NEWTON, Kan.—Kansas Publishing Ventures (KPV) is launching a new, online learning platform geared toward small community newspapers called “Earn Your Press Pass.”
The course’s goal is to take a person in a small community who has solid reading and writing skills and give them the basic journalism background to help them become a solid reporter at a newspaper.
“The labor shortage is real, and finding former journalists or recent journalism school graduates to move to smaller communities is nearly impossible,” KPV majority owner Joey Young said. “The purpose of the course is to give the basics to a solid candidate who just needs a little bit of training to make for a good reporter candidate.”
Lindsey Young, co-owner of KPV, is teaching the course and is uniquely qualified to do so as a former high school journalism and public speaking teacher for over 10 years. She joined Kansas Publishing Ventures full-time in 2016 but was involved since Joey and Lindsey purchased their first community newspaper, The Clarion, in 2014.
“I wanted to create something that feels more like a conversation with a well-informed friend than a traditional class,” Lindsey said. “There aren’t any homework assignments or quizzes. Instead, the ‘test’ for Earn Your Press Pass users will be becoming a part of their community newspaper and writing about local issues.”
As someone who has both a teaching background and practical real-world application, Lindsey is able to give the basics to a potential hire so an overworked newsroom doesn’t have to take the time to do it.
“We needed a on-demand solution,” Joey said. “So we came up with what we would want a new hire to know, and Lindsey started working on the curriculum.”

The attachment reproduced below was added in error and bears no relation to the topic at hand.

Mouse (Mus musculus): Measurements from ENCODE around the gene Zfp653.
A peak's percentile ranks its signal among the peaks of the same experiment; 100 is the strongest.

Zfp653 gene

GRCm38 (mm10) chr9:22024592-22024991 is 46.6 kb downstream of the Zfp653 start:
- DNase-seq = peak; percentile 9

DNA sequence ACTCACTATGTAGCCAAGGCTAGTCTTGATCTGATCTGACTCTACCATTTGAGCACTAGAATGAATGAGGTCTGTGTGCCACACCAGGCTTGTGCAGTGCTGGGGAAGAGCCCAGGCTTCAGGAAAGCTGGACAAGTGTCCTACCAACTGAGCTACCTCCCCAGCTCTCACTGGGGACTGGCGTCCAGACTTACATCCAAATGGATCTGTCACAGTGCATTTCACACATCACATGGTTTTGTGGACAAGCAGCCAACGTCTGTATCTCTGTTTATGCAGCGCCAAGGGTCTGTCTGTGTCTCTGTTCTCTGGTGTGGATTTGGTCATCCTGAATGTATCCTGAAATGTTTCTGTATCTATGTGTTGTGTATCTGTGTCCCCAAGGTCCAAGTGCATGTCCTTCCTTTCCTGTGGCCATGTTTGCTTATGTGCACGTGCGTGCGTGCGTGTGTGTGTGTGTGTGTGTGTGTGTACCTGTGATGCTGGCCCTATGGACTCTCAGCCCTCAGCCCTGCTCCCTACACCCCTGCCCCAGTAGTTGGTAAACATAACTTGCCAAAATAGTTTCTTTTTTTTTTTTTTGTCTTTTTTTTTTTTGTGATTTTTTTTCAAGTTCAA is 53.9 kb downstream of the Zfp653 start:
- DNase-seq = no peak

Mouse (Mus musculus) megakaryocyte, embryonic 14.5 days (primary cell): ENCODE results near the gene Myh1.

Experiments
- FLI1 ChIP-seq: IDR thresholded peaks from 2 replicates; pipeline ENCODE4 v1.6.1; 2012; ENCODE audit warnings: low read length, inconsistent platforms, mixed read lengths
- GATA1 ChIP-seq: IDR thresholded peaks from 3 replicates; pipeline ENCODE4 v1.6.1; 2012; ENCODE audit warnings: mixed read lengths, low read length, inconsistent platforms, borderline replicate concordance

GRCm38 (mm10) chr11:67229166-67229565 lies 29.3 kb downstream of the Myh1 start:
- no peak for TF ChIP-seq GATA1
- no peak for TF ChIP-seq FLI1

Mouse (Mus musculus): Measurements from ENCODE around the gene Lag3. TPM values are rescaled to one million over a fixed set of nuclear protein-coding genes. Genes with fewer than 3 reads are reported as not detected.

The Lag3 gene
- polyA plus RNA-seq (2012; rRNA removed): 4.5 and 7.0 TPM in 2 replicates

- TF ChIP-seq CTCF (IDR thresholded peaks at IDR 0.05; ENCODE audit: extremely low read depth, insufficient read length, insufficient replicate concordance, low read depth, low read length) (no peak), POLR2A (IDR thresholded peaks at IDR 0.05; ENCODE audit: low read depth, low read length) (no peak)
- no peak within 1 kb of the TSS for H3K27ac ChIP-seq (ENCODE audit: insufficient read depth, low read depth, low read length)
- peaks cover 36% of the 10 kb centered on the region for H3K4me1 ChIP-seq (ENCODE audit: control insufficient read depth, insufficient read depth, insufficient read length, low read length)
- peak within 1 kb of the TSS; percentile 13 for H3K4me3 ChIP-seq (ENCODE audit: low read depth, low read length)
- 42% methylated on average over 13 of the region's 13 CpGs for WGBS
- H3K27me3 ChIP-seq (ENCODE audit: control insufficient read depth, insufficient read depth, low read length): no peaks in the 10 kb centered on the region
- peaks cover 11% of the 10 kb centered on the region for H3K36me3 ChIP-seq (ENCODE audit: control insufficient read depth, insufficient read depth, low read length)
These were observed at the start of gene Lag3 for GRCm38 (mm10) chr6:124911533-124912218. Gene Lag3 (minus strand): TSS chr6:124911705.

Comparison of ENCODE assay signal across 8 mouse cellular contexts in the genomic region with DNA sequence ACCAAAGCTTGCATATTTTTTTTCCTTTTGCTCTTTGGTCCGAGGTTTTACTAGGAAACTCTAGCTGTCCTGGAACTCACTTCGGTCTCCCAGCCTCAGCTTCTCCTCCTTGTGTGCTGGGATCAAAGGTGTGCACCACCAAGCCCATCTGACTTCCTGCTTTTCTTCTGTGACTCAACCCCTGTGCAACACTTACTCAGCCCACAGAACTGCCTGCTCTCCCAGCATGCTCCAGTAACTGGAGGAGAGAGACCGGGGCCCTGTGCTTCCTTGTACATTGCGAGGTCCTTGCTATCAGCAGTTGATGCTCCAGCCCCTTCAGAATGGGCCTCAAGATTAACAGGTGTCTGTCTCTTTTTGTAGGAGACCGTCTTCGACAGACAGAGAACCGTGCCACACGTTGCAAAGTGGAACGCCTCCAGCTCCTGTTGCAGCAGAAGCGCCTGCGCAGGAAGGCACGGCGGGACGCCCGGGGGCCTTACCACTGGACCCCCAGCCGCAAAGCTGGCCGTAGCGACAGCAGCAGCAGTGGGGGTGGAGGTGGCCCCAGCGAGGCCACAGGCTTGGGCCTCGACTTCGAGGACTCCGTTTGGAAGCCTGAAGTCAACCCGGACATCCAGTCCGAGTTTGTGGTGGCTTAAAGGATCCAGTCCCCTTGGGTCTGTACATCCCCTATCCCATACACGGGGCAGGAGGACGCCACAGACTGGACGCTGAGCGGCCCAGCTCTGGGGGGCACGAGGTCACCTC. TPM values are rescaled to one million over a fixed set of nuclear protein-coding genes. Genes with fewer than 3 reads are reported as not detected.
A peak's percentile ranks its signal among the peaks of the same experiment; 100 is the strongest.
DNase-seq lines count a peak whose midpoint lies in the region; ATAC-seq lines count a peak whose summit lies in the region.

The course outlines basics like newspaper jargon, interviewing skills, editing, simple photography, etc.
“My hope is that people who go through the course will come out the other side with all the fundamentals and a list of questions for their editor or publisher so they can have meaningful, well-informed discussions about expectations and the nuances of their own community,” Lindsey said.
The service is already available to all members of the Kansas Press Association as of Sept. 1. The goal is to sell the service to other press associations as a member benefit so all member newspapers can use the class for free.
“There will be an individual, one-time fee for someone who just wants to go through the class, but the main goal is to provide this as a member benefit so newspapers don’t have to worry about the cost,” Joey said. “That is why we are targeting press associations and other member-based organizations first.”
The cost for a state association to provide this service is $2,000/year ($167 a month), which will provide unlimited access to members of their association. State associations can request specialized lessons for a small, additional fee.
For more information and to check out the site, visit earnyourpresspass.com. If you are an executive director of a state press association and want more information contact Joey at: firstname.lastname@example.org.